JOHN E. SHEAL, an honored and influential business man of Steubenville, Ohio, and one of the owners of the large milling establishment, operated under the name of Raney, Sheal & Co., was born in Liverpool, England, August 19, 1836. He was the son of James and Mary Ann (Erwin) Sheal, both of whom were natives of county Down, Ireland, of Scotch-Irish descent. His father was born in about the year 1786, and his mother, who was the daughter of Robert Erwin, was born in about the year 1798. THe father of our subject, during his earlier manhood, was a sea captain, and while acting in that capacity he made various trips over the waters of the oceans, and was the owner, at different times of a number of vessels. He was the owner of the "Mountaineer", and was on that vessel when she was wrecked off the coast of Ireland, and interesting painting of which wreck is now in possession of the subject of this sketch. He also, at one time, owned the "British Heroine", which, up to that date, was the largest vessel that ever sailed in the waters of the English channel. He finally disposed of his last ship, and in about 1837, when our subject was yet an infant child, he came to America unaccompanied by his family, and after a brief stop in Pittsburgh, he purchased and located upon a tract of land about four miles from New Castle, Penn. At that time it was in Beaver county, but is now Lawrence county. After he had gotten fully located, he sent for his wife and seven children, who arrived safely in this country in the following year and were met by the husband and father in Pittsburgh, and the family re-united, at once sought the home near New Castle. From that time until his death the father led the life of a farmer. Both he and wife spent the remainder of their lives on the above farm, his death occurring in 1867, and hers in 1876. In this connection it may be said that the old home place near New Castle is still in possession of members of the family.John E. Sheal, whose name precedes this history, spent his boyhood at the old homestead. At eleven years of age he entered an academy at New Castle, which he attended until he was about eighteen. At twenty-one years of age he went to Minnesota and spent one summer at Minneapolis and St. Anthony. Returning home in the fall he spent the winter with his parents, and in the following spring, which was that of 1858, he returned to St. Anthony, from which place in the following July he went to Winnipeg, British America. There he remained giving his attention to the fur business, until 1865, making one visit to his parents in 1863. In 1865 he returned home, and shortly after he engaged in a wholesale and retail grocery business in New Castle, Penn. He was married there, March 7, 1867, to Miss Lois Raney, daughter of James and Sarah (Parks) Raney, former residents of New Castle. In 1868 Mr. Sheal removed to Steubenville, Ohio, having previously arranged with this father-in-law and brother-in-law to build a flouring mill at that place. The mill was completed in 1869, and with each of the three partners owning a one-third interest, it was set in motion under the firm name of Raney, Sheal & Co. It has continued under that name ever since, a period of twenty-one years, and has done a very large business, no milling firm in the upper Ohio valley having a more honorable reputation. Mr. and Mrs. Sheal have had a family of five children. THeir names are: James R., Mary L., Robert E., Sarah and Leander, all of whom are living except Sarah, who died in infancy. Mr. Sheal is a member of the Masonic lodge, and in politics he has always been an ardent republican. With the exception of serving as postmaster of Pembina, Dakota, about one year, during his northwestern residence, he has avoided political services entirely and has devoted his undivided attention to his business pursuits. Mr. Sheal is a man of easy manner and kind disposition, and as a business man his standing is of the best.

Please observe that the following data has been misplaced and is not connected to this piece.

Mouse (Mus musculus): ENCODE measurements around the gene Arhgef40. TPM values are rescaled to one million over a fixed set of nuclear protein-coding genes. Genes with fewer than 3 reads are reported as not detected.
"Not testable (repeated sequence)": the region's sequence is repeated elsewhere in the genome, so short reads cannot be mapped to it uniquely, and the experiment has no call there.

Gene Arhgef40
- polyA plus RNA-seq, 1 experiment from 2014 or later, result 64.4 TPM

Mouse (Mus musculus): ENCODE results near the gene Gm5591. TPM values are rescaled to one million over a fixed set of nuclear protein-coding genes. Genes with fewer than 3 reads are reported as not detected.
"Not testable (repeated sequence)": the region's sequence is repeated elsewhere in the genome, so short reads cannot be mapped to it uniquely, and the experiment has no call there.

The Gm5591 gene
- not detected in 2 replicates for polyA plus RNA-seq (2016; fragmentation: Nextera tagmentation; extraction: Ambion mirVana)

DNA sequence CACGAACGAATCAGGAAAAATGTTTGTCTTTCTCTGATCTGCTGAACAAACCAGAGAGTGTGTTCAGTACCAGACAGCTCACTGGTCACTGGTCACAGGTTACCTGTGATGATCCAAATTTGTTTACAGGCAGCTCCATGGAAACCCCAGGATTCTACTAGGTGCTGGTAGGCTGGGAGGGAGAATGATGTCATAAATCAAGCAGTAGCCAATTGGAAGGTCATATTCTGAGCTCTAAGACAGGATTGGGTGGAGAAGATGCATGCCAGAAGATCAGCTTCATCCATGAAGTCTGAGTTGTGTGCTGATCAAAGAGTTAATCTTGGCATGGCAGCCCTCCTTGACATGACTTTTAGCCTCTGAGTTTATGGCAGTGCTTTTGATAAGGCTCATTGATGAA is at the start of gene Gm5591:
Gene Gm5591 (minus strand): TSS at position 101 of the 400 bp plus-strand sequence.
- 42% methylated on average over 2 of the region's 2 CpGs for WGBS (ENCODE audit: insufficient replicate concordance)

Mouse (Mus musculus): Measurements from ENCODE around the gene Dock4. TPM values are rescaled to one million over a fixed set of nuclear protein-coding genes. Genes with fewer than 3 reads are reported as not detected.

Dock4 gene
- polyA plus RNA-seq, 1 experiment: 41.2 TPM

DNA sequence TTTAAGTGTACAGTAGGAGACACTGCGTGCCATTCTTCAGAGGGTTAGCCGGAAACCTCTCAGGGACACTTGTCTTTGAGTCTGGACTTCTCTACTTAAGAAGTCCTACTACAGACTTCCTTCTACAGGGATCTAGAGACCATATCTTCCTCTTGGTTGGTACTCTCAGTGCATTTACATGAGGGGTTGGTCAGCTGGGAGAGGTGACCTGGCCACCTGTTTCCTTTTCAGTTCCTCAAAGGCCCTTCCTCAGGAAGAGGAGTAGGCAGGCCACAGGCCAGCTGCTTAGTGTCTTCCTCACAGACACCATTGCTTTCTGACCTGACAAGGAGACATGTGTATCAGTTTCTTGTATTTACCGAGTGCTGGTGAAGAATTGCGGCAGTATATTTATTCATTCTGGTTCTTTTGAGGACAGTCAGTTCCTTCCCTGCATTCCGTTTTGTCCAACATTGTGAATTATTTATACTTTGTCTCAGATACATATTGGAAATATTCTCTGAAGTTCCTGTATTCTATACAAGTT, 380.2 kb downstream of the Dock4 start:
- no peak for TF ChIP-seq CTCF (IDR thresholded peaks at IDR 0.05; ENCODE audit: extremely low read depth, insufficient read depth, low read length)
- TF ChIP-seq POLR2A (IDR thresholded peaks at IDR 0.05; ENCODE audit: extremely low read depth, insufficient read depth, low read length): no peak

Copyright © 2006 Danice Ryan. All rights reserved.